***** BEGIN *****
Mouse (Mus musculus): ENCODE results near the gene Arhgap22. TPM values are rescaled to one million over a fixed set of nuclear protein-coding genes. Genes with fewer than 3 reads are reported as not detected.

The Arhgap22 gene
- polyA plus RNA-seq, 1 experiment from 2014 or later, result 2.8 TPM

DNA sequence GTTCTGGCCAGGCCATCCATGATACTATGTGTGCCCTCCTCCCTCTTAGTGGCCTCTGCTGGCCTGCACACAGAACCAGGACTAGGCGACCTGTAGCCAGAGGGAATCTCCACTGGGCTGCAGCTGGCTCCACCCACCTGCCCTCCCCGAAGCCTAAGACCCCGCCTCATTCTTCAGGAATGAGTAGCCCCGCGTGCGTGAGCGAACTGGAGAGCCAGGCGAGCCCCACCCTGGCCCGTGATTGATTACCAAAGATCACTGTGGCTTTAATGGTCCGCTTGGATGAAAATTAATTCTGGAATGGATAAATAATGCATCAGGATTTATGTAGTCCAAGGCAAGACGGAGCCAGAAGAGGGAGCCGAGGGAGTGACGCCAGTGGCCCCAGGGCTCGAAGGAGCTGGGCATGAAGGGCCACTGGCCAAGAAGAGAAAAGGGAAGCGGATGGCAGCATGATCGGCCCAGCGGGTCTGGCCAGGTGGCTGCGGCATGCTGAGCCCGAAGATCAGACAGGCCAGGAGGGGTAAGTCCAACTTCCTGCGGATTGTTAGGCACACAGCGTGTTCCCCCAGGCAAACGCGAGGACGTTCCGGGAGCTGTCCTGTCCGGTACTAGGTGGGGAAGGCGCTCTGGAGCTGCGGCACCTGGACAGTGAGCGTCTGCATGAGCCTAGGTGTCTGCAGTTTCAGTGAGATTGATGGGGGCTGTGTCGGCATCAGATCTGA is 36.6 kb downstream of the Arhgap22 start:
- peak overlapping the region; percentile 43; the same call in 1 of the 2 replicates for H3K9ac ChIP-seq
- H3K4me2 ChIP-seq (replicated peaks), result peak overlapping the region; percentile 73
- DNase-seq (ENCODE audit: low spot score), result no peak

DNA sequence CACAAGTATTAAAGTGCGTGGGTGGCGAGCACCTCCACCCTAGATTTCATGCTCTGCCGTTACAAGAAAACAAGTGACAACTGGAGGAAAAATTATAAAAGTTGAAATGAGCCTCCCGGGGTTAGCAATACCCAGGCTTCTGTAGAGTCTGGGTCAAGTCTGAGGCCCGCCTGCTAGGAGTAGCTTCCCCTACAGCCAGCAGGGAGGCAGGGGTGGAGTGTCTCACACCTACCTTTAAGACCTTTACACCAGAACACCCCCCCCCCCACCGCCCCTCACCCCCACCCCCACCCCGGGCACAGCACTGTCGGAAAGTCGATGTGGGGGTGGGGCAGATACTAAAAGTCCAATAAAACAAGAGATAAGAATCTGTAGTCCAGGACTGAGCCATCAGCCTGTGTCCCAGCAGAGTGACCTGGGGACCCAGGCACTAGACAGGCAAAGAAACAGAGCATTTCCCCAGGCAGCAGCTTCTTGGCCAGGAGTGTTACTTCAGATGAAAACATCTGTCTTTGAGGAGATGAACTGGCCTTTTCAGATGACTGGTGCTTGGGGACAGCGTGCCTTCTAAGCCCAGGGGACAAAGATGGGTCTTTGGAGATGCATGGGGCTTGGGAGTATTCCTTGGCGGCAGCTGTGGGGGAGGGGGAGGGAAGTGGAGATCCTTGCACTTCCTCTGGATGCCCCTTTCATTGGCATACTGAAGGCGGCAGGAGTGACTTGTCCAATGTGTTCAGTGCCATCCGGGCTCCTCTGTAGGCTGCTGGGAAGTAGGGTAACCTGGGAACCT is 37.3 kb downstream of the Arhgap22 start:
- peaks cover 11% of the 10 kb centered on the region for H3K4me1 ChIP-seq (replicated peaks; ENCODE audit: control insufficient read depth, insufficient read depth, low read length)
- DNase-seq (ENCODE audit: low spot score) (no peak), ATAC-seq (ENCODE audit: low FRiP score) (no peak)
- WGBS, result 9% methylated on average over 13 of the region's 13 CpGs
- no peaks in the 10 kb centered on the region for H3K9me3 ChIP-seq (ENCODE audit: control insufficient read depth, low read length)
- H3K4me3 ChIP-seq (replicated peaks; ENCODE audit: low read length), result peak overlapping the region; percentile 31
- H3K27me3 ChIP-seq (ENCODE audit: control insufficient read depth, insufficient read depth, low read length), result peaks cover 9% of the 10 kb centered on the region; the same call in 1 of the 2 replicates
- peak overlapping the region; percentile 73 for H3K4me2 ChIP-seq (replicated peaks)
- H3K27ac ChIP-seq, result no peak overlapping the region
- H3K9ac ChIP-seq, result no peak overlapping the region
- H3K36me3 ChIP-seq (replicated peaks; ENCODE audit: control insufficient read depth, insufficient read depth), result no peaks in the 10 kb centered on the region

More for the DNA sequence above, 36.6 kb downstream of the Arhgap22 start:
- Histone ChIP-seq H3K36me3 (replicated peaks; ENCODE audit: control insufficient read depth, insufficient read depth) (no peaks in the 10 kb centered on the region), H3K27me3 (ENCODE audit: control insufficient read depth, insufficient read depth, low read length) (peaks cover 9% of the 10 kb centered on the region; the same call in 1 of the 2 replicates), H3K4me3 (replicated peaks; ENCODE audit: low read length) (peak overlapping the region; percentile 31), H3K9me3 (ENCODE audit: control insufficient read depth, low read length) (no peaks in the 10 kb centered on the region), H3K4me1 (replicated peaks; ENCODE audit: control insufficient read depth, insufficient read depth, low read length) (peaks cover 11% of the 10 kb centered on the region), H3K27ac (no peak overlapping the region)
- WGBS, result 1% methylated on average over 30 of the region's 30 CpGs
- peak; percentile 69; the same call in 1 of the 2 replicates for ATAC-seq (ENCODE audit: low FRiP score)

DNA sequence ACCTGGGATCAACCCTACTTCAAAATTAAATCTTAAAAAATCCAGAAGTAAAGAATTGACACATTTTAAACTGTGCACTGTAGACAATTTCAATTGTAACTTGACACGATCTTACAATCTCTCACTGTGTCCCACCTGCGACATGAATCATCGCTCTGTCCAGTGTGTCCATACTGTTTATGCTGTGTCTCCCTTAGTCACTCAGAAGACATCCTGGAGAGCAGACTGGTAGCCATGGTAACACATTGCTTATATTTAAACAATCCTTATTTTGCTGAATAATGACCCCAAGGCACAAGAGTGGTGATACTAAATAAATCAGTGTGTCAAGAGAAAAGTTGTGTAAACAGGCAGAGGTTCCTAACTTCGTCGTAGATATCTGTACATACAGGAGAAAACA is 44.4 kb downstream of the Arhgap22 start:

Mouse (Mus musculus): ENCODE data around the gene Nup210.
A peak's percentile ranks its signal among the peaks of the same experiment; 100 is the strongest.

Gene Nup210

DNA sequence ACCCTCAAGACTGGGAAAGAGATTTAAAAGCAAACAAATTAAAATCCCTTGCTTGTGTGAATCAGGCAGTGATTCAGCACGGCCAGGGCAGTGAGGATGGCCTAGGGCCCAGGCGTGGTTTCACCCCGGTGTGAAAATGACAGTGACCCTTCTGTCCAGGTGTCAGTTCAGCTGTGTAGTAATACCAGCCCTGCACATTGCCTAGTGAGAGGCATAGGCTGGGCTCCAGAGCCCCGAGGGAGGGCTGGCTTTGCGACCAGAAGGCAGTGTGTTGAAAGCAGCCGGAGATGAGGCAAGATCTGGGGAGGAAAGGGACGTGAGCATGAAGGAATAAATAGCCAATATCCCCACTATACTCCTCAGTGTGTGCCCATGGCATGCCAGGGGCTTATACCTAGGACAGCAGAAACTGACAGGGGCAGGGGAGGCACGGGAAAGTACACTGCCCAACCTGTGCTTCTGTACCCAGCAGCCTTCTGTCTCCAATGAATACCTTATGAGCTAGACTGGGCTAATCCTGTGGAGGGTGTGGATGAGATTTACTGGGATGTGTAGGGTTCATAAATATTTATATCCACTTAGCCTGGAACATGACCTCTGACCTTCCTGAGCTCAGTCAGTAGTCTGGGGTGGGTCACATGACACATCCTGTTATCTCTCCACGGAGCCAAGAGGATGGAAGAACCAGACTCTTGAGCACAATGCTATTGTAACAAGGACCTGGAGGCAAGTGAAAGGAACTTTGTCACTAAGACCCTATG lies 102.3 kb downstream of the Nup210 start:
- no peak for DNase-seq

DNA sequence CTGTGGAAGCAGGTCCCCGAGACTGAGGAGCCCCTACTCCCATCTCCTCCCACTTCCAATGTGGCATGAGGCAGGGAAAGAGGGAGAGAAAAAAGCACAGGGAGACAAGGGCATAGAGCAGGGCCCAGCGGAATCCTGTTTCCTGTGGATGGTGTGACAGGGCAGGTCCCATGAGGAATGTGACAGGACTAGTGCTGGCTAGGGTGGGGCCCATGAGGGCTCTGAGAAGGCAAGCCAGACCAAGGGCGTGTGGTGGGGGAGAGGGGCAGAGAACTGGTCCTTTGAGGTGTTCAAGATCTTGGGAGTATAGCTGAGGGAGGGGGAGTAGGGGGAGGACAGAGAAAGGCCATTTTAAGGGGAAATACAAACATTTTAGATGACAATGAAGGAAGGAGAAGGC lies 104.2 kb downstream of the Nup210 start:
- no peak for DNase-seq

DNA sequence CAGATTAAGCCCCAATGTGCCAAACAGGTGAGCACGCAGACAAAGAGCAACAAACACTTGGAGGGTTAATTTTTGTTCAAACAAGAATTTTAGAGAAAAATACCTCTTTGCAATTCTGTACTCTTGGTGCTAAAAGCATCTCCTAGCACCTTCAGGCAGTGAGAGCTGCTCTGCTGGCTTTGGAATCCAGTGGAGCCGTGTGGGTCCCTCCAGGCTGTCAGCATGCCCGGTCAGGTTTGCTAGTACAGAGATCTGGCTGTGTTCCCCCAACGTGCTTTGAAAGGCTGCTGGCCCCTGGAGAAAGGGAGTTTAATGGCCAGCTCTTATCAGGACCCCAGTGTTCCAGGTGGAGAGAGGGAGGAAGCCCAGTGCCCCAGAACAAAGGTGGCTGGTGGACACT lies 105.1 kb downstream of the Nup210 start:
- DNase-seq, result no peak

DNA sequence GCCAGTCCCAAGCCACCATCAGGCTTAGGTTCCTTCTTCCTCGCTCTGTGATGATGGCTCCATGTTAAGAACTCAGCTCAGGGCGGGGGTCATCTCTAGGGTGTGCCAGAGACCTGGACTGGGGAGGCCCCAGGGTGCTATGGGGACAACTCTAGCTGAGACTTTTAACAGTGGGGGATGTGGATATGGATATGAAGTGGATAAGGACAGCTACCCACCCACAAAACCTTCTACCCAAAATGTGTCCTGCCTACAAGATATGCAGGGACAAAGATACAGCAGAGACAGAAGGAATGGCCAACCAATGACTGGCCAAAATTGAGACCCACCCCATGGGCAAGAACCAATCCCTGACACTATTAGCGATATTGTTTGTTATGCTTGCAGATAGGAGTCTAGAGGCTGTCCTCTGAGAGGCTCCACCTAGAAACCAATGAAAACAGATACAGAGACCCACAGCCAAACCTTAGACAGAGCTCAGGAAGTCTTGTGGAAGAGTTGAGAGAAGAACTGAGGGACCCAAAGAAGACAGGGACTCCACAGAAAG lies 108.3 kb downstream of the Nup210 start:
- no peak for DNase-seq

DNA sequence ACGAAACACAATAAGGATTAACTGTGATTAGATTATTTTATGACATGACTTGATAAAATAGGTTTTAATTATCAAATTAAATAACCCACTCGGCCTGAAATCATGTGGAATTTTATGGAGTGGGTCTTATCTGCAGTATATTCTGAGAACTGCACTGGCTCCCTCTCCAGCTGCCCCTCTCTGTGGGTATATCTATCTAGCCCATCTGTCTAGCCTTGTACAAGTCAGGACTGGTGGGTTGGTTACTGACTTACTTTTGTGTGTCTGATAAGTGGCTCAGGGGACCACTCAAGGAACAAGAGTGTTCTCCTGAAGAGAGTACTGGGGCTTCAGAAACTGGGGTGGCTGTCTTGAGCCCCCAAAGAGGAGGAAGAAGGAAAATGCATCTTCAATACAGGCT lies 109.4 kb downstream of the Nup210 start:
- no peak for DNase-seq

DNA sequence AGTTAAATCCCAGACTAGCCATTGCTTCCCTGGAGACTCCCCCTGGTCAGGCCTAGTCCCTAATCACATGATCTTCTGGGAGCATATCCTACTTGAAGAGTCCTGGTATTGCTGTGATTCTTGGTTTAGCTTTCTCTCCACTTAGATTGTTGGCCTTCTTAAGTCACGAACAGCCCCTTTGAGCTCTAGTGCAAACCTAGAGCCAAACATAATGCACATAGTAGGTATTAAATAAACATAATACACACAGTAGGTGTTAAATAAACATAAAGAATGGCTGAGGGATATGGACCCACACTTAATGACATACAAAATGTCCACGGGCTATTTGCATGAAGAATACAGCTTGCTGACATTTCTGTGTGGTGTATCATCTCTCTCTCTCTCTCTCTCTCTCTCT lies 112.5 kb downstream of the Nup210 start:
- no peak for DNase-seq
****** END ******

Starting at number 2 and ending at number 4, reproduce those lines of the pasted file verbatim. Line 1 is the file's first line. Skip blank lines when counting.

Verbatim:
The Arhgap22 gene
- polyA plus RNA-seq, 1 experiment from 2014 or later, result 2.8 TPM

DNA sequence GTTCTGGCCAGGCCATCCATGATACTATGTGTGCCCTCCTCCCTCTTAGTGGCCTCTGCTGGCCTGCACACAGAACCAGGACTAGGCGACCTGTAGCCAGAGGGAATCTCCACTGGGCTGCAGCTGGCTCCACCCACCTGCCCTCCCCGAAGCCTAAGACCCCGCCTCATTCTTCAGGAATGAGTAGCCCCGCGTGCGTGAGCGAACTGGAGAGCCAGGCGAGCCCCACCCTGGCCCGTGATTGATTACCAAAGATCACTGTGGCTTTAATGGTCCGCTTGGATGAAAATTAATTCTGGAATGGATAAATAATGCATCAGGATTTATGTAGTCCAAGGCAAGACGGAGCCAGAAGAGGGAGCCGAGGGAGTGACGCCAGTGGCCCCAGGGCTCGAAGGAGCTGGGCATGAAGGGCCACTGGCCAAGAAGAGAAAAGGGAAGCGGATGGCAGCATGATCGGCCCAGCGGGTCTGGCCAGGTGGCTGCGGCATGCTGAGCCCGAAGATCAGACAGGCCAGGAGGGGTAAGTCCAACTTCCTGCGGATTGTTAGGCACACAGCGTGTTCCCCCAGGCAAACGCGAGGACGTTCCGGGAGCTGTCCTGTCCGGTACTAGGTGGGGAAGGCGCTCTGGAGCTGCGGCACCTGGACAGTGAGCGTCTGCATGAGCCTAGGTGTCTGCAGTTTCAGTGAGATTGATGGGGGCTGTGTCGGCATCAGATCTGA is 36.6 kb downstream of the Arhgap22 start: